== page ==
Kids suffer long-term from parents' smoking: study
SYDNEY - Children exposed to their parents' cigarette smoke are at greater risk of suffering serious cardiovascular health problems later in life, a study showed Wednesday.
The Menzies Research Institute in Tasmania collected data from a Finnish and Australian study following children first examined 20 years ago who are now aged in their mid-30s.
It found that those exposed to passive smoke as youngsters have less elasticity in their arteries, an indicator of poor cardiovascular health.
Study author and Menzies Research fellow Seana Gall said while it has been previously known that passive smoke was harmful, this was the world's first examination on the long-term effects on blood vessel health.
"We looked at blood vessel elasticity by measuring the ability of an artery in the arm to expand and contract," she said.
"We found that people who had been exposed to parental smoking when they were children had less elastic arteries, an early indicator of poor cardiovascular health."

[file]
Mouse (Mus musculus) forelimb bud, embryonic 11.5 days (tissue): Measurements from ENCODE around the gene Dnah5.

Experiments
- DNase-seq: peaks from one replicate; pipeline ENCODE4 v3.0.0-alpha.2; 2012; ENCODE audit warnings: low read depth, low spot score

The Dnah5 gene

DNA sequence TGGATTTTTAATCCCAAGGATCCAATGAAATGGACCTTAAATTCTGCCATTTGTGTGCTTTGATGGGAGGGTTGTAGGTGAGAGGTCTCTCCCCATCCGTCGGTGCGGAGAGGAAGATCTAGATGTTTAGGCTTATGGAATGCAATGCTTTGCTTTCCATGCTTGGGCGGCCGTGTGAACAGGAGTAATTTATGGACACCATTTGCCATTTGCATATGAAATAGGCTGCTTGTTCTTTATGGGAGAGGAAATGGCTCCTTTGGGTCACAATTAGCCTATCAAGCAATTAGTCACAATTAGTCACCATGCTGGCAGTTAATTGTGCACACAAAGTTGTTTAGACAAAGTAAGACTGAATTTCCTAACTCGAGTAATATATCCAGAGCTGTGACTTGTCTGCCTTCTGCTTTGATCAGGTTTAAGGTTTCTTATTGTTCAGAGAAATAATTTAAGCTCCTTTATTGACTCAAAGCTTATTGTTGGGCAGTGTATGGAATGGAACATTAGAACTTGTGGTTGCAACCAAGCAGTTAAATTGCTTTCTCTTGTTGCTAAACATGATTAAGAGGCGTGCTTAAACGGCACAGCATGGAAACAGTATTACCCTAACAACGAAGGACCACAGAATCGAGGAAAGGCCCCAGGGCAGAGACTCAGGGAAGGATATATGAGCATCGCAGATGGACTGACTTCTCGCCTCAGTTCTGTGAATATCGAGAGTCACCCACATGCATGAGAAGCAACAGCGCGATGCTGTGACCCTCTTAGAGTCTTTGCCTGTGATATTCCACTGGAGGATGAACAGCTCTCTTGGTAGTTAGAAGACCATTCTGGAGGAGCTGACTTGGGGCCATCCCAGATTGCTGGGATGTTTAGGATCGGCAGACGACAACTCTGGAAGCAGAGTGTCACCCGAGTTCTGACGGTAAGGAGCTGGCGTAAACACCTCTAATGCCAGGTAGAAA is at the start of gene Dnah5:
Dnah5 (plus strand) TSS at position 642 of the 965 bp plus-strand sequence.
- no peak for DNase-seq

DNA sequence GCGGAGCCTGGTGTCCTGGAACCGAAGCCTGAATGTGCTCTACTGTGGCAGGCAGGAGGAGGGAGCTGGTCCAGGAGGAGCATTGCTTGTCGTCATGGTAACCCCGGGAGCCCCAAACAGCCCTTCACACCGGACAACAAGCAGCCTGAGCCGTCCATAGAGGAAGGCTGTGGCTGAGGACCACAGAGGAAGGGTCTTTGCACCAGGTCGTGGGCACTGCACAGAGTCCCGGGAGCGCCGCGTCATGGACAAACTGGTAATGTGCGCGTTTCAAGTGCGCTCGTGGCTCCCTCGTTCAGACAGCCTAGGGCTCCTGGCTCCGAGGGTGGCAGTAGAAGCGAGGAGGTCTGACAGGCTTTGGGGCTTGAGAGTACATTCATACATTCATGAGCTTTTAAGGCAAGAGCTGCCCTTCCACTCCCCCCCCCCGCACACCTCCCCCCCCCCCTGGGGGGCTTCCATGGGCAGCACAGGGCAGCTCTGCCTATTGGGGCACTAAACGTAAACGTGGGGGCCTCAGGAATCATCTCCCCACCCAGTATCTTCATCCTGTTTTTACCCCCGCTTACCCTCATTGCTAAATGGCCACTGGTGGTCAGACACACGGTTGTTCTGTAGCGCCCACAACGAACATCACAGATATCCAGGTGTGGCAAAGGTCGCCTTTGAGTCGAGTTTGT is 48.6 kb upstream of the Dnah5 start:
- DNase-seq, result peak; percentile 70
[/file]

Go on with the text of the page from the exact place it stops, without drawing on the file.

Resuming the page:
Gall added that it was not explained by the participants' own smoking habits.
"The effect was seen up to 27 years later, suggesting a long-term and irreversible effect of passive smoking in childhood on the health of arteries," she said.
"The chemicals in cigarette smoke interact with the lining of the blood vessels and that seems to be causing an inability of them to expand and contract properly."
The World Health Organization estimates that about 40 per cent of the world's children are regularly exposed to second-hand smoke at home, with 600,000 deaths annually caused by passive smoking.
"The highest prevalence of smoking is still seen in those age groups that correspond with people first becoming parents, so that's still a concern and we'd want to get the prevalence down in those groups particularly," said Gall.